The Nigerian army said Thursday its troops have cleared more Boko Haram hideouts in northeast Borno state and have rescued 195 hostages. Spokesman Col. Sani Usman said troops ambushed the Islamic militants Wednesday night as they emerged from the vast Sambisa forest, Boko Haram’s last stronghold.
A number of the Boko Haram fighters were killed during the operation and a few others fled wounded on motorcycles. The Nigerian army recovered various weapons and equipment during the operation, including a six motorcycles, several improvised explosive devices, a rifle and food supplies.
“The recovered items clearly shows [sic] that the terrorists were out for a nefarious mission which was aborted by the timely ambushes,” Usman said in a press release Thursday.
— Nigerian Army (@HQNigerianArmy) February 18, 2016
Boko Haram launched a brutal insurgency in northeast Nigeria almost seven years ago. Since then, the Sunni extremist group has killed some 20,000 people and displaced more than 2 million. Although Boko Haram is based in Nigeria, its fighters have launched deadly attacks in neighboring countries including Niger, Chad and Cameroon.
Boko Haram has overtaken the Islamic State group, also known as ISIS or ISIL, as the world’s deadliest terrorist organization by killing 6,644 people in 2014 alone, according to the Global Terrorism Index, published by the Institute for Economics and Peace, a global think tank headquartered in Sydney.
West African neighbors Nigeria, Niger, Chad and Cameroon formed a coalition to fight Boko Haram in May 2014 and launched the first offensive in late January 2015. The Nigeria-led coalition has since been upgraded to an 8,700-strong joint task force that now includes Benin.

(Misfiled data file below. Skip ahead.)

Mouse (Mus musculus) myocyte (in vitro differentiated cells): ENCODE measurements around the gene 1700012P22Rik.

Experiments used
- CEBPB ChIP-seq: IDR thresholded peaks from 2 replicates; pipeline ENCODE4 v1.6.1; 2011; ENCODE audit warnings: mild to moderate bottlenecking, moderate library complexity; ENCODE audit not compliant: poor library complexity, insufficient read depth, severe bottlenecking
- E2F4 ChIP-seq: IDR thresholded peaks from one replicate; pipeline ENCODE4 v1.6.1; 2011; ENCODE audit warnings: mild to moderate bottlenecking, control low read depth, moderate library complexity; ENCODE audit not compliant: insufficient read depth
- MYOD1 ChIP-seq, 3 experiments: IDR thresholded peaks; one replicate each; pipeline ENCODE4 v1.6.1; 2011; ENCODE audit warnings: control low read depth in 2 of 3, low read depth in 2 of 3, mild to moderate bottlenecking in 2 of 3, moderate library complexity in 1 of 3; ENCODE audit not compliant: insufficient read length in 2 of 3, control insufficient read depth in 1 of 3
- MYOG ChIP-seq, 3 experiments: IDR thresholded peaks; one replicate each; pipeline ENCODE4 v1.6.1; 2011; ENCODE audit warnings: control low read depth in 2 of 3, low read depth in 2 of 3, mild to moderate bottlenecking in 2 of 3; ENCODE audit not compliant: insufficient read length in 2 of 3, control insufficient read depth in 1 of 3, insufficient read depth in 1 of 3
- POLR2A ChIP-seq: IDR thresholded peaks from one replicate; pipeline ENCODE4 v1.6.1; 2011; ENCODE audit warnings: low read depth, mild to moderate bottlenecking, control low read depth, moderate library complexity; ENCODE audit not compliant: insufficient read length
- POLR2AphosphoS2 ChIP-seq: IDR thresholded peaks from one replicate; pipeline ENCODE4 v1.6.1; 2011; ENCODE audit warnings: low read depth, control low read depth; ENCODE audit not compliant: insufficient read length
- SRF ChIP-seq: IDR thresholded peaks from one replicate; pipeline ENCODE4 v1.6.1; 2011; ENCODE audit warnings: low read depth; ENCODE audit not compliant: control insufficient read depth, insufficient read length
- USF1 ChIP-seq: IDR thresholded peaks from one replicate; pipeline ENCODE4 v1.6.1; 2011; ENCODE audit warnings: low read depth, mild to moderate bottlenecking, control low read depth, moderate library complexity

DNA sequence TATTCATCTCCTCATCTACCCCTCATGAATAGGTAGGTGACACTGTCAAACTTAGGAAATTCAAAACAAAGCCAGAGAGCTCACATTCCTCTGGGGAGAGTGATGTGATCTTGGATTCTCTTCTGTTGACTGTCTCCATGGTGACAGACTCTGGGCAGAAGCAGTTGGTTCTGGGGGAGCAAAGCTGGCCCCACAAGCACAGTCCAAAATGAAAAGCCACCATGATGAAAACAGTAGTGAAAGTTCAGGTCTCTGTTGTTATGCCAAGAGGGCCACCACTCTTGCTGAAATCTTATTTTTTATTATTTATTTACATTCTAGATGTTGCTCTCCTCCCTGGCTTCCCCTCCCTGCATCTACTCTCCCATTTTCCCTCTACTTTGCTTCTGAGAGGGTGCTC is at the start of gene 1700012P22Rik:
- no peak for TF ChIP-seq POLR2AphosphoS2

The Nigerian army regularly reports military successes against Boko Haram, such as clearing out camps and rescuing hostages, and President Muhammadu Buhari claimed in December Nigeria had “technically won the war” because the militants were reduced to fighting in their last stronghold, Sambisa forest, in Boko Haram’s heartland of Borno state.
Even so, political experts and terrorism analysts said Boko Haram has not yet been defeated and the group is adapting its tactics in response to the regional offenses. Boko Haram may no longer physically control large swaths of territory, but the militants are continuing to launch deadly attacks.
Nigerian officials said the group razed the northeast village of Dalori on Jan. 30, burning children alive and killing at least 86 people. Last week, two female suicide bombers reportedly killed more than 60 people at a camp for internally displaced persons in the northeast town of Dikwa. No group has yet claimed responsibility for the attack, but it bore the hallmarks of Boko Haram, which frequently uses women and girls as bombers to strike targets.